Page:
You may recall this dramatic photo of William “Bill” McElligott, the Chicago truck driver whose face told the story of our skin’s relationship with the sun, from both sides.
When the New England Journal of Medicine posted the picture 10 years ago, it was suddenly hard for anyone to ignore the effects of sun damage. But how many of us have taken extra precautions since then?
For nearly 30 years, the left side of Mr. McElligott’s face was exposed to direct sunlight for up to eight hours a day as he drove around delivering milk to his customers around the city. When his grandchildren started asking about the bumps on his face, he decided to see a doctor.
The diagnosis for Bill’s condition was unilateral dermatoheliosis, also known as photoaging, which is caused by long-term exposure to the sun’s UVA rays. Over time, this can result in thickening of the skin (hyperkeratosis), open comedones (blackheads), loss of elasticity, and other symptoms known collectively as Favre-Racouchot syndrome.
The picture of a person whose face appeared to be two different ages got a lot of attention, but it was more than just a novelty; it was stark evidence of what the sun is actually doing to everyone’s skin, day in and day out.
For most of us, it’s only when we see a picture of ourselves from the past that we notice the changes. (Thank you, Facebook Memories). Even McElligott didn’t start to notice the changes until 15 years into his job. It’s the fine lines, small wrinkles and “age spots” that add the years to our faces and other areas we don’t tend to cover up.
Turns out, car windows aren’t much help, either. Aside from the windshield, most auto glass won’t protect us from UVA rays. The doctors who examined Mr. McElligott added that while his case is striking, uneven photoaging is not uncommon, especially in people who spend a lot of time in the car, such as traveling salespeople.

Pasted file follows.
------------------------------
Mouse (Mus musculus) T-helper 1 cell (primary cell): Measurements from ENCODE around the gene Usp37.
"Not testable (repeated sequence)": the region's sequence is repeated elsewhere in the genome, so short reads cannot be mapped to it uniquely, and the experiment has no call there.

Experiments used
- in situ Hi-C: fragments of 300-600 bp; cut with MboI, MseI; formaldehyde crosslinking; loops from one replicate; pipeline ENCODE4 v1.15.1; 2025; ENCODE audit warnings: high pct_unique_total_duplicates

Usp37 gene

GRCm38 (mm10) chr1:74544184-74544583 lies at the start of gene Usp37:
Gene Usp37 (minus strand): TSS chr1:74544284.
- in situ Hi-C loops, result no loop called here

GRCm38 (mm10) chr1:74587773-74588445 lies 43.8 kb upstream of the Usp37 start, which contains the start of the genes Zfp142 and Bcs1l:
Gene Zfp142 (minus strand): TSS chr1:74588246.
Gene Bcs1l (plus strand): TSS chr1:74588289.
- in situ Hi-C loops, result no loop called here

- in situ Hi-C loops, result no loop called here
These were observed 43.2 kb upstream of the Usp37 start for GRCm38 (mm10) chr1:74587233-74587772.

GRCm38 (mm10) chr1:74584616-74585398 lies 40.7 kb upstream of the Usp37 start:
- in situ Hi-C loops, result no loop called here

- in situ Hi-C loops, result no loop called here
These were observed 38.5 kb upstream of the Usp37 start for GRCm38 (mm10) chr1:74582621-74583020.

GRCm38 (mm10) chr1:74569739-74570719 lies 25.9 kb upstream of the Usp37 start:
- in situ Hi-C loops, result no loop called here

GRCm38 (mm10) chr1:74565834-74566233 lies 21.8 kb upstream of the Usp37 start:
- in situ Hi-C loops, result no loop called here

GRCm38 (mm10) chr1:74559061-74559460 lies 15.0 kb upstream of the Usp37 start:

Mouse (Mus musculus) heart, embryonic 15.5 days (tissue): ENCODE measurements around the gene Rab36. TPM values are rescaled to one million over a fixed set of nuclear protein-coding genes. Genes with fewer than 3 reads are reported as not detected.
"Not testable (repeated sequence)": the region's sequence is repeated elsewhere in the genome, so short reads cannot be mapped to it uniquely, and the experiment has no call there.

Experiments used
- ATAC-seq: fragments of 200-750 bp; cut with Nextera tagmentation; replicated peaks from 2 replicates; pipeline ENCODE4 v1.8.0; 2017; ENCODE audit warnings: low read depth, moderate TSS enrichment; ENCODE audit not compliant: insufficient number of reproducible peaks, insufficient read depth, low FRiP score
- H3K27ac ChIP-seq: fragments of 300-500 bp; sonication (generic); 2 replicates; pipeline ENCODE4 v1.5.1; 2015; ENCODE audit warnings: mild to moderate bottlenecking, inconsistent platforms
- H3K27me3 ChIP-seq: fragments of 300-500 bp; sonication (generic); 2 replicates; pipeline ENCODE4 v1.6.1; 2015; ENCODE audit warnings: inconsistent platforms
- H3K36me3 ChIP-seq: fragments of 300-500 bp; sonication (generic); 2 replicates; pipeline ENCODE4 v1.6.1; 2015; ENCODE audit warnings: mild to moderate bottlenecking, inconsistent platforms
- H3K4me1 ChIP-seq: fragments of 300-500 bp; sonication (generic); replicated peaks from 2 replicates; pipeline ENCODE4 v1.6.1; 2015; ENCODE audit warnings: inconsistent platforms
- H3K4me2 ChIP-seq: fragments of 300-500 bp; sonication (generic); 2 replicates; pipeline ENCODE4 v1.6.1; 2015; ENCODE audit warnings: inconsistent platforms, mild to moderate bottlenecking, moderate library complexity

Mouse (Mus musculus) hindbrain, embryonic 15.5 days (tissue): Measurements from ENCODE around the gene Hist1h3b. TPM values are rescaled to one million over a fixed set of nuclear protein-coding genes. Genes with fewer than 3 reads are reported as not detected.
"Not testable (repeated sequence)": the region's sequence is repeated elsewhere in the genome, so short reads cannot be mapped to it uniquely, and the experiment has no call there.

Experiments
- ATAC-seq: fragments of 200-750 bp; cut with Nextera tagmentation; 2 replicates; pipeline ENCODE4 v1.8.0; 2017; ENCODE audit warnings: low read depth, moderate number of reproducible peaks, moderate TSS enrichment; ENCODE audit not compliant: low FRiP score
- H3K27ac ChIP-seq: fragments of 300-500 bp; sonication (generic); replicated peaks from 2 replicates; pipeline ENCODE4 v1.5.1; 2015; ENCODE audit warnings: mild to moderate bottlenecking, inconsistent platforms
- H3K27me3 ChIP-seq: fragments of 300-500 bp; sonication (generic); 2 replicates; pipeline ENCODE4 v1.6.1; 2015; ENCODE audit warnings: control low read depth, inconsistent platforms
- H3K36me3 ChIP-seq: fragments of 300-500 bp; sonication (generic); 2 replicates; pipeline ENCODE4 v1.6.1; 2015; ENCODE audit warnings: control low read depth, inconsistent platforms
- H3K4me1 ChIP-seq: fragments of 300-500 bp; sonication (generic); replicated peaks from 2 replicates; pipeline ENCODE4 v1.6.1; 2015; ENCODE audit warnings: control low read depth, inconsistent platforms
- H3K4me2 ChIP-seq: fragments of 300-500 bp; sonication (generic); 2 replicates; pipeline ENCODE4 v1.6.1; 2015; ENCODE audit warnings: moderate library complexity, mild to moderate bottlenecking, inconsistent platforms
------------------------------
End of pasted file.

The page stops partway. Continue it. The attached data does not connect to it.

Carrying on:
From a daily commute to a long road trip, who hasn’t spent a good amount of time on the sunny side of the car? As much as we love basking in that warm glow, we all know by now that the sun is bad for our skin.
Dr. Mitchell Chasin, a dermatologist told ABC News, “Most people who come in to have sun damage treated, they oftentimes will point to their left side saying they see more spots, more wrinkles, more aging, but never put two and two together."
The longer UVA rays do more in terms of long-term sun damage to deeper layers of the skin, including damage to our collagen and even our DNA (according to skincancer.org). Blue light emitted by the sun—not to mention the computer, phone, and TV screens we stare at every day—has also been shown to damage skin similar to UVA and UVB rays. (5)
So don’t skip the sunscreen in your morning routine. And do check the expiration dates of sunscreens and pay attention to the freshness of any skin care products you use, since active ingredients degrade over time. It's always a good idea to combine prevention with active skin repair and nourishment by using fresh, pure, preservative-free skin care products that also offer blue light protection.
While the one photo most people will ever see of Bill McElligott serves as a valuable reminder to protect ourselves from skin damage, we wanted to share another picture of the husband, father, White Sox fan and dog lover.
William E. “Bill” McElligott
February 13, 1946 - March 4, 2022